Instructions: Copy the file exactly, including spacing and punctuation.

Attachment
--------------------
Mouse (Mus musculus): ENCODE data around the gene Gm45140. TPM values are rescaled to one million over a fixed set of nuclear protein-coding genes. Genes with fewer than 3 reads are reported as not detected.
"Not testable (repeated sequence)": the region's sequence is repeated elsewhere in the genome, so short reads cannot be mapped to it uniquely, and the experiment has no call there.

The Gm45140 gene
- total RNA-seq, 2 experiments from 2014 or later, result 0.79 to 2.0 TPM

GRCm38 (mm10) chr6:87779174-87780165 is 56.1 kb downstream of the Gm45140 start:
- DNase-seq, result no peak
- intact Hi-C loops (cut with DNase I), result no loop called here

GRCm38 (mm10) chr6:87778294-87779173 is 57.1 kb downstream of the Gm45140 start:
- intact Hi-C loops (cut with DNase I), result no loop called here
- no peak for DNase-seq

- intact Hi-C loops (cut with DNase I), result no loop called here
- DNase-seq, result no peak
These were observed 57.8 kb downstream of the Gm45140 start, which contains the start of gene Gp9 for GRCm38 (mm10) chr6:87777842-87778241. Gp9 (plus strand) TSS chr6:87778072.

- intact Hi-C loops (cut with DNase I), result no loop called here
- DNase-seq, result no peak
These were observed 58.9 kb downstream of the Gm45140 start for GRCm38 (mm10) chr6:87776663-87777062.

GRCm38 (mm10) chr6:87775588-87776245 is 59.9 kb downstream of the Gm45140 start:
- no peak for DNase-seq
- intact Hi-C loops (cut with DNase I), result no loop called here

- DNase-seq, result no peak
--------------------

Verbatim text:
Mouse (Mus musculus): ENCODE data around the gene Gm45140. TPM values are rescaled to one million over a fixed set of nuclear protein-coding genes. Genes with fewer than 3 reads are reported as not detected.
"Not testable (repeated sequence)": the region's sequence is repeated elsewhere in the genome, so short reads cannot be mapped to it uniquely, and the experiment has no call there.

The Gm45140 gene
- total RNA-seq, 2 experiments from 2014 or later, result 0.79 to 2.0 TPM

GRCm38 (mm10) chr6:87779174-87780165 is 56.1 kb downstream of the Gm45140 start:
- DNase-seq, result no peak
- intact Hi-C loops (cut with DNase I), result no loop called here

GRCm38 (mm10) chr6:87778294-87779173 is 57.1 kb downstream of the Gm45140 start:
- intact Hi-C loops (cut with DNase I), result no loop called here
- no peak for DNase-seq

- intact Hi-C loops (cut with DNase I), result no loop called here
- DNase-seq, result no peak
These were observed 57.8 kb downstream of the Gm45140 start, which contains the start of gene Gp9 for GRCm38 (mm10) chr6:87777842-87778241. Gp9 (plus strand) TSS chr6:87778072.

- intact Hi-C loops (cut with DNase I), result no loop called here
- DNase-seq, result no peak
These were observed 58.9 kb downstream of the Gm45140 start for GRCm38 (mm10) chr6:87776663-87777062.

GRCm38 (mm10) chr6:87775588-87776245 is 59.9 kb downstream of the Gm45140 start:
- no peak for DNase-seq
- intact Hi-C loops (cut with DNase I), result no loop called here

- DNase-seq, result no peak